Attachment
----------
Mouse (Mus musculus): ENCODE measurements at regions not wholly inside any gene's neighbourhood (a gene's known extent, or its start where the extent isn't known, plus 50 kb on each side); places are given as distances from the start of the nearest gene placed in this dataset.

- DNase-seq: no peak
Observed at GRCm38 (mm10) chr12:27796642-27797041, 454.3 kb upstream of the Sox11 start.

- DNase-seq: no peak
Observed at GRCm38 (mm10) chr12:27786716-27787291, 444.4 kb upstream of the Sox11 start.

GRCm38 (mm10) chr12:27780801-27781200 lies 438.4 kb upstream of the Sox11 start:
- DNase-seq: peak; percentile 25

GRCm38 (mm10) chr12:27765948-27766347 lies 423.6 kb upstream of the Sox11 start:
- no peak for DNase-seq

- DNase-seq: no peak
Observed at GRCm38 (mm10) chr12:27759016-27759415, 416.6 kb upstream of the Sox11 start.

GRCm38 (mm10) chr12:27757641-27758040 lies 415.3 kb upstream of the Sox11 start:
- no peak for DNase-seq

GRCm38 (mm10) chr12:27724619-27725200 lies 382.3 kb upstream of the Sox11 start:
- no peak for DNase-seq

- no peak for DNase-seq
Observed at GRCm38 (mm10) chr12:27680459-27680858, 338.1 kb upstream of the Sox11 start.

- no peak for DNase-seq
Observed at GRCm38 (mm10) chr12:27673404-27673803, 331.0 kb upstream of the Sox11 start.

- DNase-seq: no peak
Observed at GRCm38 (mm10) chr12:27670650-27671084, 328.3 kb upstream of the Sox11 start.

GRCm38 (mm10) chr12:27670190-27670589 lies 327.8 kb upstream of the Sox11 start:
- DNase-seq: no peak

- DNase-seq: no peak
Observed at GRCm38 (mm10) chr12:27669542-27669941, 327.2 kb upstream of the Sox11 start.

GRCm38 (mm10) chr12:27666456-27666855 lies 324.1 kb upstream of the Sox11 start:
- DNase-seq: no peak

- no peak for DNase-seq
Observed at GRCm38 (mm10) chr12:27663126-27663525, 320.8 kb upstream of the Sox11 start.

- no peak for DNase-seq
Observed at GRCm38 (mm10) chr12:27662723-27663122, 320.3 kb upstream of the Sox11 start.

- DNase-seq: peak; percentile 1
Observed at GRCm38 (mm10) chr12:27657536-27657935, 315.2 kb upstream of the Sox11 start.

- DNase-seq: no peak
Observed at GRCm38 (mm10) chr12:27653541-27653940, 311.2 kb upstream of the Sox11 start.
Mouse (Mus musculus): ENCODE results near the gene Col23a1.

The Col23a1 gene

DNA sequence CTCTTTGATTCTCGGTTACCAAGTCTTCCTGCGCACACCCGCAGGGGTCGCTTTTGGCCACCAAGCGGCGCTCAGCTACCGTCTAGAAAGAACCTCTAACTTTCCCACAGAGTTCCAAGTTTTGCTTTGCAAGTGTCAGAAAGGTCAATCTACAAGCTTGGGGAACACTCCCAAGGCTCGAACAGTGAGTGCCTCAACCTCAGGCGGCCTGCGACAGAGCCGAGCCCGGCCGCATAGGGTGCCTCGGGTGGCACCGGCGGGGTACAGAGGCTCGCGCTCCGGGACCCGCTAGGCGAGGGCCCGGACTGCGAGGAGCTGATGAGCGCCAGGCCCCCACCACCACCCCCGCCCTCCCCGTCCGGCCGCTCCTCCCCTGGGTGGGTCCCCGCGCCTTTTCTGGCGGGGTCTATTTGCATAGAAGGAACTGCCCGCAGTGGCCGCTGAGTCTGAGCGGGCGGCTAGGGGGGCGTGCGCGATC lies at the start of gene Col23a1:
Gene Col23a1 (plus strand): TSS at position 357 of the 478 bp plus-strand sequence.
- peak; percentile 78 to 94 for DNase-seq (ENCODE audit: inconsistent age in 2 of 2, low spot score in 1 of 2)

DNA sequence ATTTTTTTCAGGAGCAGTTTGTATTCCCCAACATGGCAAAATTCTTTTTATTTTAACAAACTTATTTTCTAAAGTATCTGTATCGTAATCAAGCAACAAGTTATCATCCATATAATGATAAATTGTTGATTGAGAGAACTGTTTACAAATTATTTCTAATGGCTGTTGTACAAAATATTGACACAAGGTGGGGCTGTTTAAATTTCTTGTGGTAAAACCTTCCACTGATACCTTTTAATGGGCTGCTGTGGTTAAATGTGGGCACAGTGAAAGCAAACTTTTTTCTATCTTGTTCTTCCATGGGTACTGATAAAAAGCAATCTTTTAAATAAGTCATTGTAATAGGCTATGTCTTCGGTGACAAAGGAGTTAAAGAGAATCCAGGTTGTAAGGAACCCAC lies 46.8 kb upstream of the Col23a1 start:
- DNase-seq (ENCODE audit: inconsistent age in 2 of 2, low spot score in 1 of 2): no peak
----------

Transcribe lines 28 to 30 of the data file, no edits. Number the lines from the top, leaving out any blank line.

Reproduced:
- no peak for DNase-seq
Observed at GRCm38 (mm10) chr12:27663126-27663525, 320.8 kb upstream of the Sox11 start.

- no peak for DNase-seq